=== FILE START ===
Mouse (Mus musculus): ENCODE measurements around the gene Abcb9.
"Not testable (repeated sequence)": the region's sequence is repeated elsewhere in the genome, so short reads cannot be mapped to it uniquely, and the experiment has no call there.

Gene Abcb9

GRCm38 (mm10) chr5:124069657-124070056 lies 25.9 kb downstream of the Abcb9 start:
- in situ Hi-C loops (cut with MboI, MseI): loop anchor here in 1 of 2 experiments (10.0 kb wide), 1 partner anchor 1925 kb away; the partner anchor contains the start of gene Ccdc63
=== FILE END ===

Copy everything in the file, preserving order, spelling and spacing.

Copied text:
Mouse (Mus musculus): ENCODE measurements around the gene Abcb9.
"Not testable (repeated sequence)": the region's sequence is repeated elsewhere in the genome, so short reads cannot be mapped to it uniquely, and the experiment has no call there.

Gene Abcb9

GRCm38 (mm10) chr5:124069657-124070056 lies 25.9 kb downstream of the Abcb9 start:
- in situ Hi-C loops (cut with MboI, MseI): loop anchor here in 1 of 2 experiments (10.0 kb wide), 1 partner anchor 1925 kb away; the partner anchor contains the start of gene Ccdc63